About Me

My photo
70 now and our five wonderful years aboard our narrowboat Skyy seem along time ago. Jacquie, allowed me to build my replica three wheeler kit car, which was a great success. Now it's time to start on a bigger project and that is to make a good Triumph Stag even better, here goes.

Friday, 18 May 2012


TUESDAY 15TH TO THURSDAY 17TH MAY 2012               

Just before we left our berth at Barton Marina, after lunch time on Tuesday, we spotted this baby coot waiting for his mum to feed him and it begs the question, when is a coot chick no longer cute?

Our first stop would be on the eastern edge of Burton upon Trent, at Horninglow Basin. We had found, courtesy of Yell.com., that there was a vets nearby and it was within a five minute walk, fortunately Duggie’s little lump was diagnosed as a dried scab stuck in his bushy eyebrow, probably left over from when a tiny puppy was climbing all over his head a few days previous. This area is signposted as the mooring place to visit the Bass Brewing Museum, the first time we had tried to visit this place, nearly four years ago, to our disgust Coors had closed it, but it does now look open. I would have like to have stopped and visited, but it was too late today and I didn’t fancy an overnight, there were pubs in every direction a and several characters sitting about with cans in hands.

We moved on another four miles, to Willingdon, with me standing bravely at the helm enduring for the second time today, all that nature could throw at me including hail stones that hurt my head even through my hat. We moored a little way beyond the village and warmed ourselves around the stove.

The lovely thing about being in no hurry is having the time to explore a little further afield. On a bright Wednesday morning we walked back to Willingdon, turned left under the railway bridge, continued over the old toll bridge across the Trent and a mile further on we came to one of the oldest towns in Britain, Repton. Once the Capitol of Mercia, now better known for being home to a five hundred year old public school,  scenes for both version of the film ‘Goodbye Mr Chips’ were filmed here. We enjoyed several hours wandering around, with our understanding of the history of the buildings much helped with the excellent guide, available from the imposing church.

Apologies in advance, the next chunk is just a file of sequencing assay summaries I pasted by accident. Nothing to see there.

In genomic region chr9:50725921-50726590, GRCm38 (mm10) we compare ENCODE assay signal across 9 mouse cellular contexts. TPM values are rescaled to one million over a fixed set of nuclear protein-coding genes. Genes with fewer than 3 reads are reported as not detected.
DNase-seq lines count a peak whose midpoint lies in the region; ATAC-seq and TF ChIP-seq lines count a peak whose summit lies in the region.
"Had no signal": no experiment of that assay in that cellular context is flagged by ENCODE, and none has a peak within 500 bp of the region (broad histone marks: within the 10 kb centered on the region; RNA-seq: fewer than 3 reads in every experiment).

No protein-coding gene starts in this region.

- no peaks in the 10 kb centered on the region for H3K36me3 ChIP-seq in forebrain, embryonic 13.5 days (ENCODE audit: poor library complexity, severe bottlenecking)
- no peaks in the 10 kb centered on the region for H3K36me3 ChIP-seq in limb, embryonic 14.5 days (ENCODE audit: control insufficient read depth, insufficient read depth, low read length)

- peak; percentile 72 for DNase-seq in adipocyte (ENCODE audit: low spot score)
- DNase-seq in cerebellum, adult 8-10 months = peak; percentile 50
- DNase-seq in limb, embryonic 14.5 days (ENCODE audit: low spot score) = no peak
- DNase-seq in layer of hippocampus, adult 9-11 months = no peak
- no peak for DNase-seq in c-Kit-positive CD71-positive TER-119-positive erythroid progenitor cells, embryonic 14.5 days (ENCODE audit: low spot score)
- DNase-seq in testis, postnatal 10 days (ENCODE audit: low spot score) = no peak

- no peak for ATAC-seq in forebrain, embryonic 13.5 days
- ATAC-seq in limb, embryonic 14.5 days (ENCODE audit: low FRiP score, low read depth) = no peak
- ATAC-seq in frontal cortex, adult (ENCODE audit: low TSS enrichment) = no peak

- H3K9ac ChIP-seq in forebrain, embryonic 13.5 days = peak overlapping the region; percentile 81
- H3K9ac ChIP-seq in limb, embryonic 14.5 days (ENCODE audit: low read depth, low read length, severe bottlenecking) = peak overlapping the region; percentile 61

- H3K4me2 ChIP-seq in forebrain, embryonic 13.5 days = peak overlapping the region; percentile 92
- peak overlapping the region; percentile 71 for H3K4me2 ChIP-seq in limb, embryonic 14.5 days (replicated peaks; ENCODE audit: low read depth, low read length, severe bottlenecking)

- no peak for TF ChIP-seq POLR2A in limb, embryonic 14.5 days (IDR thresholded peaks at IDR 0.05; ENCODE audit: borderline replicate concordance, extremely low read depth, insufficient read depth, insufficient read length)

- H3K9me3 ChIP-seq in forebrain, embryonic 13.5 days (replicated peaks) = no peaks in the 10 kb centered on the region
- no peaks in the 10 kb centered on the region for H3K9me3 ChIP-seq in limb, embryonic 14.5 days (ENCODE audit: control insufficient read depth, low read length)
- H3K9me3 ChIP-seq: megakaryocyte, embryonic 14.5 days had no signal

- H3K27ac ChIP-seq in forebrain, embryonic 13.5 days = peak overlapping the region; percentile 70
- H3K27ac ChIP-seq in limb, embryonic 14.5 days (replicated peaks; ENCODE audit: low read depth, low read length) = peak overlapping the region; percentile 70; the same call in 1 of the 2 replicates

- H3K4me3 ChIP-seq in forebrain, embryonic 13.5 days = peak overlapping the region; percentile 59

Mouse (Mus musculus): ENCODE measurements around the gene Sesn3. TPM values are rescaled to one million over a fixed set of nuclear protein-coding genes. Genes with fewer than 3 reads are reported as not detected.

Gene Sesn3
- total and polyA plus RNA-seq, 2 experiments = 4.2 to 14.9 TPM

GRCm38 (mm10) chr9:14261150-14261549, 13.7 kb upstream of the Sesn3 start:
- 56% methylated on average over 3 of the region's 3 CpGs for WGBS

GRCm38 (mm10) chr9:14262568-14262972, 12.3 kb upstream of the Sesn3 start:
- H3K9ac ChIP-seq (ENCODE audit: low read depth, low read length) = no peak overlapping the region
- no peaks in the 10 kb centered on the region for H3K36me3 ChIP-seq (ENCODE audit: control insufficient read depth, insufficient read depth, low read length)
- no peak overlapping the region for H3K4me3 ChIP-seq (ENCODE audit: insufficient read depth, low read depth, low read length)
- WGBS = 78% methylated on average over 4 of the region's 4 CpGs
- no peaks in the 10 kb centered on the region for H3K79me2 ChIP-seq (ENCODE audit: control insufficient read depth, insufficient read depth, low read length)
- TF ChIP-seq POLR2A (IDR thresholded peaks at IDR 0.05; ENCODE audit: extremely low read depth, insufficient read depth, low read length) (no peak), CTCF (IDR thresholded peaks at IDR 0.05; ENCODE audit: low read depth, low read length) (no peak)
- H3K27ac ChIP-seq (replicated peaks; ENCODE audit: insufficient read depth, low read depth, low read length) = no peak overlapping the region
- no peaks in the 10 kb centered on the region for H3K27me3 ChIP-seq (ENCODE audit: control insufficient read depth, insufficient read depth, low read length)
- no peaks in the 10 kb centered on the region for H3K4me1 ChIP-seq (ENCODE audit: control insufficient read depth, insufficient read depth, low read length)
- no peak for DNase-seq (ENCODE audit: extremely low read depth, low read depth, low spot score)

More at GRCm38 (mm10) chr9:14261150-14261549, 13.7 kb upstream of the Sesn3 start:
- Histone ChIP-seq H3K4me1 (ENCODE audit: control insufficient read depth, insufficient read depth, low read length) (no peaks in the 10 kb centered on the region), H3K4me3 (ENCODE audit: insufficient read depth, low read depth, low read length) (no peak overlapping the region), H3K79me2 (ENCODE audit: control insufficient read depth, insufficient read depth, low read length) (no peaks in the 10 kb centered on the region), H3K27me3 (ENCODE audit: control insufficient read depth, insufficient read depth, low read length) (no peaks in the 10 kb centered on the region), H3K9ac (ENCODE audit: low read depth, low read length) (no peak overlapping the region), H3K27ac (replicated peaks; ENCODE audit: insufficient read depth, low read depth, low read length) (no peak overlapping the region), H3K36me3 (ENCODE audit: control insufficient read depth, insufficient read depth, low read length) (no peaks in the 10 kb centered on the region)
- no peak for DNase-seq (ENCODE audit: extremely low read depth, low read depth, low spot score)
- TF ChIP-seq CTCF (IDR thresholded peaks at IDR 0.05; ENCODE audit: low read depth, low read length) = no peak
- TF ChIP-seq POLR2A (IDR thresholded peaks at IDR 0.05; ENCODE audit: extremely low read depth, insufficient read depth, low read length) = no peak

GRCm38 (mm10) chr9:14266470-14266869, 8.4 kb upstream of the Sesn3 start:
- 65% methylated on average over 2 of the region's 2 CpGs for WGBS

We stayed another night at our mooring and in the morning received a text to say that our chums had been released from their watery prison on the Thames, the locks were now operational and they were making full steam ahead and hoped to catch us up in just over a week. We walked Duggie along the towpath to the new and extensive Mercia Marina, fortunately accessible from the towpath side via an old footbridge, Midland Chandlers have a store here and I bought a replacement bilge pump. I broke the outlet spigot on the old when I tried unsuccessfully to remove the hose which I had found chaffed right through. I discovered this when testing the pump well prior to our Wash crossing and realised that the pump was just recycling the water back to bilge from a split about eight inches above the pump, not an ideal situation. I will fit the pump when there is no chance of rain the sun is warm upon my back.

We moved on encountering our first double lock at Stenson and carried on through Swarkestone, stopping for the night near Sarson’s Bridge. This once carried a railway line and is now a major walk and cycleway connecting Derby and Leicester. The old track went on to cross the Trent on a splendid iron viaduct which is still in excellent shape, below which  and right beside the swiftly flowing river, are the remains of an old vertical steam boiler, I can only think that it powered a steam pump for the extraction of water. Should this track way ever be resurrected by volunteer steam enthusiasts maybe that would call it ‘The Vinegar Line’.

No comments: